The dose of reality that hit HP has completely overshadowed the final implosion of AT&T. T's demise has been obvious for years and the final end turned out to be something of a non-event.
CEOs and high level managers are heavily rewarded and take no risk - it is too bad they don't share in the fallout from their mistakes, but we have a welfare state for the hyperwealthy and powerful. If they had to deal with risk, perhaps they would listen to people who had a handle on the future rather than the standard big consulting companies who were predicting a DOW of 36,000 and $200 monthly entertainment bills.
It is interesting to note that groups of technologists within AT&T were accurately forecasting the future. A few groups formed to deal with new developments and even attempted to influence the decision makers. Probably the most interesting was ODD *- I wasn't directly associated with it, but know most of its former members.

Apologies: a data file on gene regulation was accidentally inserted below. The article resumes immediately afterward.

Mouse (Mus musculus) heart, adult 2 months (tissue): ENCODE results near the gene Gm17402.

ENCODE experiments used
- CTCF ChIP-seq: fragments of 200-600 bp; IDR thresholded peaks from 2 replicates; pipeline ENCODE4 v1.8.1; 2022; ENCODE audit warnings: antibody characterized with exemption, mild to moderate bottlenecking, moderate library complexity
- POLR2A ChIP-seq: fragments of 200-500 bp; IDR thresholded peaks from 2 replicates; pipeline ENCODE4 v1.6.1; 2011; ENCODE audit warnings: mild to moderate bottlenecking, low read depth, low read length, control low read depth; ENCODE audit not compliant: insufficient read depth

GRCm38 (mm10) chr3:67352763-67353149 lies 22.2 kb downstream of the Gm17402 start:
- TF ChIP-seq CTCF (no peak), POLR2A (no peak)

A friend who happens to be one of the ODDsters, Amy Muller, co-authored a brief history on the group and AT&T's strategic failure. (pdf) read it
This is both a cautionary tale as well as one of hope. Companies have incredible internal resources that can and should be tapped. It is much cheaper and probably better than relying on clueless and expensive CEOs, corporate fiefdoms and echo chamber consulting companies.
* I'm not defining it on purpose so your curiosity lures you to the paper.